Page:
As part of the COVID-19 economic stimulus package, Germany and many other countries are linking financial aid with green investment, including in the transport sector. For example, EUR 9 billion is being channelled into support for the hydrogen industry for applications such as aircraft engines or heavy goods vehicles.
Transforming transport requires coordination, because it affects different areas of work and life. The activities of political actors at various state levels, from Europe to local communities, must complement each other. The same applies to different sectoral policy areas; they too must be coordinated to ensure that the transport sector will be successfully transformed.
Since changes in the transport sector often directly impact us on a daily basis and influence many areas of our lives, as many stakeholders as possible are included in important political decisions.
The EU, for example, takes all fundamental decisions unanimously. The EU legislative process is complex, and for good reason. The EU intends to achieve ambitious climate goals. In its efforts, it stipulates the inclusion of as many justified concerns and issues as possible in order to create broad acceptance of laws. For this reason, a number of stakeholders are involved in this process:
- Politicians: from the European Parliament and the governments of the EU Member States.
- Representatives of business and industry: they are often members of national or international associations.
- EU citizens: they participate via associations or NGOs, etc.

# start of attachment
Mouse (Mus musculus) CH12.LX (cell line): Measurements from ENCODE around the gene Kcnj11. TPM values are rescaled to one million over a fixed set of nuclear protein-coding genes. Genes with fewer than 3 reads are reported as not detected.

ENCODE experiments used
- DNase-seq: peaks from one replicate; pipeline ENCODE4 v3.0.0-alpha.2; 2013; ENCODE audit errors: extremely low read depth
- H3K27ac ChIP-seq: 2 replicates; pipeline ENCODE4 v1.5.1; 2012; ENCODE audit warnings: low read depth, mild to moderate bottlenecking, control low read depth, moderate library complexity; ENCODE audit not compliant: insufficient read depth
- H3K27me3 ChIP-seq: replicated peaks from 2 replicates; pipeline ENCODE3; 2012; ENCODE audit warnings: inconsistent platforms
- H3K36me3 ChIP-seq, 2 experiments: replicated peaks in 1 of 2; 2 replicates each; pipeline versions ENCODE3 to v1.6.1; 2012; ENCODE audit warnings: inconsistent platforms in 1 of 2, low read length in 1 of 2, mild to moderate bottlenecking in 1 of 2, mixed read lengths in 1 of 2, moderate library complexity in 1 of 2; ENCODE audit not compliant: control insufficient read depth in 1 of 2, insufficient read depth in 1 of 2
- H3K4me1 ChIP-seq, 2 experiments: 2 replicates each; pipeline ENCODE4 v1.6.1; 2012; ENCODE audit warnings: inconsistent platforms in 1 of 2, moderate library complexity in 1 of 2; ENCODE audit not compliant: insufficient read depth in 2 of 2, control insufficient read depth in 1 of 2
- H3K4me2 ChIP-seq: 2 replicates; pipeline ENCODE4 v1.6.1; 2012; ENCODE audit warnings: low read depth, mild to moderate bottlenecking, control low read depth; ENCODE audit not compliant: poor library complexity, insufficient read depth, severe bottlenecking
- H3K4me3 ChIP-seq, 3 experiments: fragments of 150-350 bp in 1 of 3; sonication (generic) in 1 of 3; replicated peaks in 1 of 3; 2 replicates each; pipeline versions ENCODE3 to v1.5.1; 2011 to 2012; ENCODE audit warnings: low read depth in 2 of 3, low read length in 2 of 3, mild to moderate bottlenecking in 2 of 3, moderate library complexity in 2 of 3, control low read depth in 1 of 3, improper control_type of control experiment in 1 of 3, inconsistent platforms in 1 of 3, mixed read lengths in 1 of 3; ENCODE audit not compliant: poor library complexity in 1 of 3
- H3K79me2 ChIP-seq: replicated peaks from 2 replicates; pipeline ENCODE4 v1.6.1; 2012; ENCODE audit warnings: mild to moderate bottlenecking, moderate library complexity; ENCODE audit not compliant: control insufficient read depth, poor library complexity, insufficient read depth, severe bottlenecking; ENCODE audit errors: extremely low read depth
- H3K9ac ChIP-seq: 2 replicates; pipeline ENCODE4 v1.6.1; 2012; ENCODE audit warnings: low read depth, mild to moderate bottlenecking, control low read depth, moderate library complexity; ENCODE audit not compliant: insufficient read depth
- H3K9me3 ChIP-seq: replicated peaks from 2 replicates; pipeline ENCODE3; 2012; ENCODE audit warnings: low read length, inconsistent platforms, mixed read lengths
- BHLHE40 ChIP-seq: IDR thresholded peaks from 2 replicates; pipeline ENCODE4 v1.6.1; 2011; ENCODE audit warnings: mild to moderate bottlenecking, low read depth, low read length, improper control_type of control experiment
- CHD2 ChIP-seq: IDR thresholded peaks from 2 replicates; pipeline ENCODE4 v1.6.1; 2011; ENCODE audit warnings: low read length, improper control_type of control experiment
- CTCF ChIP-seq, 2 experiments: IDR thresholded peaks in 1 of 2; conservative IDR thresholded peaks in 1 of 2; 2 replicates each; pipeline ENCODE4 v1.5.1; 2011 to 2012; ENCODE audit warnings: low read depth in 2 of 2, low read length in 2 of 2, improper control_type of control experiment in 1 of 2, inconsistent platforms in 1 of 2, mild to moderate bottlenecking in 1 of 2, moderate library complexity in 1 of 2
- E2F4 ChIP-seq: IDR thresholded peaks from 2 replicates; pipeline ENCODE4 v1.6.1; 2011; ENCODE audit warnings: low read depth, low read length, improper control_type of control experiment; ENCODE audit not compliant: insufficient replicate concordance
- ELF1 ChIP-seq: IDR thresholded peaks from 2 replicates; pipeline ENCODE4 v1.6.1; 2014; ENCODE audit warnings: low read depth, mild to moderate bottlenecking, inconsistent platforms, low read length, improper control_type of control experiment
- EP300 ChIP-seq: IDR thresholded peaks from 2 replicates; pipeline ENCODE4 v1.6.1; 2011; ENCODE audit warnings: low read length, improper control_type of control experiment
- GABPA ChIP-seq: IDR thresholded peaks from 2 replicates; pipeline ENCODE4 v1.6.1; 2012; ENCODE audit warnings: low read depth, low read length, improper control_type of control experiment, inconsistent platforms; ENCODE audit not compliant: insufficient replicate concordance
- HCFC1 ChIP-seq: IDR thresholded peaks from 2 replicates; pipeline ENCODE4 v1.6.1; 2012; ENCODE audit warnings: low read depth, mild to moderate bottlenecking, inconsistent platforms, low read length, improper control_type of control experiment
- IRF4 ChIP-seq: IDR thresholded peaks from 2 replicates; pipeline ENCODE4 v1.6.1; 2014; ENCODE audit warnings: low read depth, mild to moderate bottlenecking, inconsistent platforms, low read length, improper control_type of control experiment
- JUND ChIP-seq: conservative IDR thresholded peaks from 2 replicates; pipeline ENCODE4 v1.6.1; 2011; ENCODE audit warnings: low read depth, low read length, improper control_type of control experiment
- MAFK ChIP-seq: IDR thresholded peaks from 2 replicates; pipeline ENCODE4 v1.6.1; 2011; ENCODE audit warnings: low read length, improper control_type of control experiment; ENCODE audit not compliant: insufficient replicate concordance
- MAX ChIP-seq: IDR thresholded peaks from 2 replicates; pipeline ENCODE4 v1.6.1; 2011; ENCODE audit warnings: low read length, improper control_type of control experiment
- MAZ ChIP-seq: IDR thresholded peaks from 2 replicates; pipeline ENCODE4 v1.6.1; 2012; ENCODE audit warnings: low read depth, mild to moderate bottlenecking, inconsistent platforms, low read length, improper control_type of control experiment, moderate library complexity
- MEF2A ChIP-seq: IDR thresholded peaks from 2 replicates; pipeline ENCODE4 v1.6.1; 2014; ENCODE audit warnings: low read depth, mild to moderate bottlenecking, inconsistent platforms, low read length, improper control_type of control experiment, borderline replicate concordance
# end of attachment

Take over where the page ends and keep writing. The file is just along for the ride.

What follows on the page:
By including them, the EU is ensuring a fair balance of interests. For legislation that treats all citizens in Europe fairly.
After all, transport does not stop at borders. Freight traffic, business travel and tourist trips, for instance, take place across national borders. Greenhouse gases also affect the climate beyond national borders. That’s why it’s important for politicians to agree on common standards and goals.
Widespread digitalisation of the transport sector and electricity-based drive technologies will not be possible until imports of certain raw materials (lithium, cobalt) or climate-neutral, electricity-based fuels have increased exponentially. In principle, the market is responsible for balancing supply and demand. To avoid shortages or monopoly structures, international cooperation arrangements are very important, especially in the initial phase of new transport technologies.
When oil dependency declines owing to increased use of electromobility or other electricity-based fuels, this also impacts global power relationships. Governments and parliaments can deal with these changes and prevent conflicts by engaging in joint international dialogue.
The automotive and components industry is one of the most important industries in the mobility sector. The global automotive industry value chain in its entirety generated revenue totalling around EUR 5 trillion in 2018.
Other key industries in this sector include train and railway system manufacturers and the aviation and shipping industry as a whole.